The Seward Phoenix Log - News of the Eastern Kenai Peninsula since 1966

By Tommy Wells
Seward Phoenix LOG 

Some frames shouldn't be touched


October 5, 2017 | View PDF

I’m going to let you in on a little secret that absolutely drives my significant other crazy. I like collecting newspapers from far off and odd places. I don’t really want to do anything with them ... just collect them and throw them around the house.

I have done it for years. There’s a paper from Israel that I can’t read. There’s a paper from Chukotka that I can’t read. There’s the Iditarod paper from Nome that I won’t let anyone read, and then there are papers from places I have worked at over the years ... Big Spring, Texas; Devils Lake, North Dakota; Russell, Kansas ...

Now, as you might know, SWMNBMM grew up in the middle of a cotton field in West Texas. For those of you who have never visited a cotton field, the only thing that really grows there is sand. An acre of a cotton field can produce a billion acres of sand in just one wind storm. And that new sand gets into everything ... just like newspapers.

So, with that in mind, you might understand that SWMNBMM grimaced when I ran into the house with a bigger grin that a tornado that had just found a trailer park. Before I even put the box on the table, her eyes rolled back in her like a the spinning wheels on a one-armed bandit in Las Vegas. Just so you know, when she does that, it never comes up Lucky 7s - ever.

“PK (because that is what I call her), you are not going to believe what I was just given! This is so cool!”

“Let me guess ... it is more paper to put in the house? Why can’t you be like a normal husband and collect Sports Illustrated swimsuit editions, or old cars ... or even golf clubs? Why do you have to collect newspapers?”

To be fair, I did collect old cars when I was younger. Problem is, when you have four kids, you can’t afford old cars ... or much of anything else.

Deep down - like really, really deep down - I know she was excited as I was so I ignored her thinly-veiled attempts at humor and dug into the box of papers that Wadeen Hepwoth had given me. After I had wrapped my hands around the prize object, I looked up with stars in my eyes.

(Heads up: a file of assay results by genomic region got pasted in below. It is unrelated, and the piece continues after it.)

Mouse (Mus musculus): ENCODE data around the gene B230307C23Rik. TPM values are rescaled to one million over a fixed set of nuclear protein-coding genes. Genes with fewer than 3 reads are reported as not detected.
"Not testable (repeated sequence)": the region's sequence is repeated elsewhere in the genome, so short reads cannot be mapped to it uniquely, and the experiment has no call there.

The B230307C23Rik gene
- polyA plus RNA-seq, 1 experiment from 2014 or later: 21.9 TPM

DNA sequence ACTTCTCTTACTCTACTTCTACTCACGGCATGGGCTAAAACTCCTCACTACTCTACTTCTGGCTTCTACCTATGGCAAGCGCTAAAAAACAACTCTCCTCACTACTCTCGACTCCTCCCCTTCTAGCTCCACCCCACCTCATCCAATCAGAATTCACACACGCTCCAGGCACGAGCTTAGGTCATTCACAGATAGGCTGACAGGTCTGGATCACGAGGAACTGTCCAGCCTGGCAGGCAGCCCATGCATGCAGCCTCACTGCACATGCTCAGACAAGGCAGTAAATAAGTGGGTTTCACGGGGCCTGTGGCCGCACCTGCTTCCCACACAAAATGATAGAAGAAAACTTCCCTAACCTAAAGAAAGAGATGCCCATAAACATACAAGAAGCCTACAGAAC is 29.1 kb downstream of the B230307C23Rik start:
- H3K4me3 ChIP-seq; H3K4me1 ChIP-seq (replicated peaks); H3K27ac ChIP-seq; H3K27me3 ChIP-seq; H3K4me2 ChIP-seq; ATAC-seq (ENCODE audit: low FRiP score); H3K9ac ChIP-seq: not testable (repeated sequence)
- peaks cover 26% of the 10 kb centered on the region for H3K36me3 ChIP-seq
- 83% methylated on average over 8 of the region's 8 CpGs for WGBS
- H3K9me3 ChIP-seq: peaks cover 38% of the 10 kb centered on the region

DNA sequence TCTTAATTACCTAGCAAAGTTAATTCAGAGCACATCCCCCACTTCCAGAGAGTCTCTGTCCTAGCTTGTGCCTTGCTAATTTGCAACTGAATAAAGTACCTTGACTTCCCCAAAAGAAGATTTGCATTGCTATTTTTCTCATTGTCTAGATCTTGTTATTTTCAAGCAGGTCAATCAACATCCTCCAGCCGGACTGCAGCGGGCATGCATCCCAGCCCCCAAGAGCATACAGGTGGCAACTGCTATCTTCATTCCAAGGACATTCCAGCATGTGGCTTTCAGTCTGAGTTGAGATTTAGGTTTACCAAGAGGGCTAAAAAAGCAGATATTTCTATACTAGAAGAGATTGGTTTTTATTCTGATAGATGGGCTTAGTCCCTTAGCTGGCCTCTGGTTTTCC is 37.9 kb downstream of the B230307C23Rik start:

“You’re gonna love this!” I said. “I’m betting you’re gonna want me to take our wedding certificate out of that big frame and put this in.”

She wasn’t going to be that impressed, I could tell. In fact, just as a note for any younger guys out there, removing a wedding certificate from a frame for any reason is generally a bad idea. I’ve only done it once.

“You ready?” I queried.

“OMG! Just show me already!” she blurted as sweat sprang onto her forehead.

Didn’t I tell you she would be excited? Dude, this is one husband that knows his wife ...

With great care, I pulled out a dusty copy of the Petticoat Gazette. Not just any copy, mind you, it was the Sept. 29, 1964, edition. Be still my heart! Then I took out a 1998 edition of a Homer Tribune paper that talked about our oldest daughter, Whitney, driving a race car on the ice.

“OK?” SWMNBMM asked, her eyebrows shooting up.

“Babe (that’s what I call her when I’m sucking up), this is the final edition of the Petticoat Gazette. If you flip through here, you will see the Seward Business & Professional Women’s Club put this out by hand every week for years. The hand-drawn ads are amazing, and if you look closely enough you see there is an ad in there announcing the start of the Seward Phoenix LOG.”

“And I know you love this one about Whit,” I said, waving the paper in her face.

I should probably warn you that SWMNBMM isn’t a big history aficionada. In fact, she doesn’t really care who is buried in Grant’s tomb ... unless she can put me in there.

“Tommy, I appreciate the fact that you love history and anything to do with newspapers,” she sighed. “I love the name of the old Seward paper and the fact that it was the precursor to ours. I even like the Homer paper ... but let me assure you of one thing ... it better not end up in the frame with my marriage certificate.”

“If you love them so much, put them in your framed photos of Earl Campbell and Bum Phillips,” she said.

(Excuse me for a moment, please. I need to bow my head and pray for SWMNBMM’s soul. “Dear Lord, please forgive her for what she said. She doesn’t understand the blasphemy that she uttered. I will harder to train her better. Amen!”) Sorry … now where was I … Oh!

“But … Babe ...” I said plaintively.

I could tell from the look on her face I needed to try a different tactic.

“Babe (see, I’m trying to make sure I don’t end up in Grant’s tomb), these are like a Mona Lisa or a Picasso. It’s Alaska history,” I pleaded. “Besides, theses are wonderful old things just like you ...”

For future reference, I should have stopped at Picasso. As soon as my nose stops bleeding, I’m going to find a box to put these treasures in.

(Tommy Wells is the editor of the Seward Phoenix LOG. Everything in this column is true, except for the parts that have been fabricated, exaggerated or are just plain lies.)


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